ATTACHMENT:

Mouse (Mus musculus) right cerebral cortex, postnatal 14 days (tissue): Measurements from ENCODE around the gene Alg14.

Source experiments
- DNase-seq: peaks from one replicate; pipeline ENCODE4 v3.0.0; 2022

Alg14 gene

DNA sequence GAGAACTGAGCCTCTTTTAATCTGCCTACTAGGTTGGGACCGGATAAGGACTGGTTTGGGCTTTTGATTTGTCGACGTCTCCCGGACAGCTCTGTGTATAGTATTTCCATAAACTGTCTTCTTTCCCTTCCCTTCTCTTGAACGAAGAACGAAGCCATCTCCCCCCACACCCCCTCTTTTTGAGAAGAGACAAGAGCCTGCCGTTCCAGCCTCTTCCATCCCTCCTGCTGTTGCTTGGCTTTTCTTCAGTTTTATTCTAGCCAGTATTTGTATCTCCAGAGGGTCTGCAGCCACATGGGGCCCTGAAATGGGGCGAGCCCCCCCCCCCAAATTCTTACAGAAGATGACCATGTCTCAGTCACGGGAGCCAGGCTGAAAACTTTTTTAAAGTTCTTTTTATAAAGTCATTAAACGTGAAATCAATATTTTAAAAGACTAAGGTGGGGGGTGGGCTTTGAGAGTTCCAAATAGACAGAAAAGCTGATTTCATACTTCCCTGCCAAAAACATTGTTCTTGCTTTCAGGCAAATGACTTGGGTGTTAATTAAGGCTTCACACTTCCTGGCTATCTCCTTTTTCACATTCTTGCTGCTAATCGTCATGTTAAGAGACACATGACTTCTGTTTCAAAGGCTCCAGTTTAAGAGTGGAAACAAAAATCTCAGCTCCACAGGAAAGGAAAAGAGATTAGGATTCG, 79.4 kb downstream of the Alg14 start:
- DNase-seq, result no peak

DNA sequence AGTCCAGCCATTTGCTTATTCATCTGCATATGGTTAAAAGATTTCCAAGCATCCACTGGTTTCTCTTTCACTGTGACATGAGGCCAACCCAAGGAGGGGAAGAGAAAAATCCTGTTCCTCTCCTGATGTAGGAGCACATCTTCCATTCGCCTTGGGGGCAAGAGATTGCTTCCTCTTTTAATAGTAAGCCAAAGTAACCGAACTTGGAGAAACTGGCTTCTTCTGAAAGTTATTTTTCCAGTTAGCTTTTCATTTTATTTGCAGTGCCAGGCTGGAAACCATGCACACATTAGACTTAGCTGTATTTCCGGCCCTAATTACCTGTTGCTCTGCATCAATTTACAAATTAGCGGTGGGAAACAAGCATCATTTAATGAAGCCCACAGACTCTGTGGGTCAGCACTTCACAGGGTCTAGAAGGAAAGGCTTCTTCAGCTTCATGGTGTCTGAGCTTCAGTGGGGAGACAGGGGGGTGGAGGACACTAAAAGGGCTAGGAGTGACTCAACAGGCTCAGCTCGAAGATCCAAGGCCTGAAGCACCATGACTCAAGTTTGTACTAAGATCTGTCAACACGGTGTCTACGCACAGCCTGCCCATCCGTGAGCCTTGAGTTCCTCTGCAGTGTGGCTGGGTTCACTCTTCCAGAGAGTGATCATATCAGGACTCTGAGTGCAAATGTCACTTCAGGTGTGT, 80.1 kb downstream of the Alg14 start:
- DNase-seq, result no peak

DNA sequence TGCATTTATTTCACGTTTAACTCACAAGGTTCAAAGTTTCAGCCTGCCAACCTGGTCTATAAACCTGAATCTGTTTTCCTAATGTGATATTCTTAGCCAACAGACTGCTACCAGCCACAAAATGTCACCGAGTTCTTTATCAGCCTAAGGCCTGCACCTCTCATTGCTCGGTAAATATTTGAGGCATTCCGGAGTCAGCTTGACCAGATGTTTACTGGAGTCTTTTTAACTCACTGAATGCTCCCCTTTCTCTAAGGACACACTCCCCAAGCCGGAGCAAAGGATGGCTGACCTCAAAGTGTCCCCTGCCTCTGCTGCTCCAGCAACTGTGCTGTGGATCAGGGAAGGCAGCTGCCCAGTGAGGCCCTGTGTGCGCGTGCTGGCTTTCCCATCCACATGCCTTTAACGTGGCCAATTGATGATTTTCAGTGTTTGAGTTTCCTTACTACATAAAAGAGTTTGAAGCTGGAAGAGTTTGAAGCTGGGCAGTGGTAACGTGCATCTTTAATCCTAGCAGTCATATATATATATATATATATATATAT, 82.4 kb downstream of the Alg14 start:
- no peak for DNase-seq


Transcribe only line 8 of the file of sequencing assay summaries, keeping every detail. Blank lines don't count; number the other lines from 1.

- DNase-seq, result no peak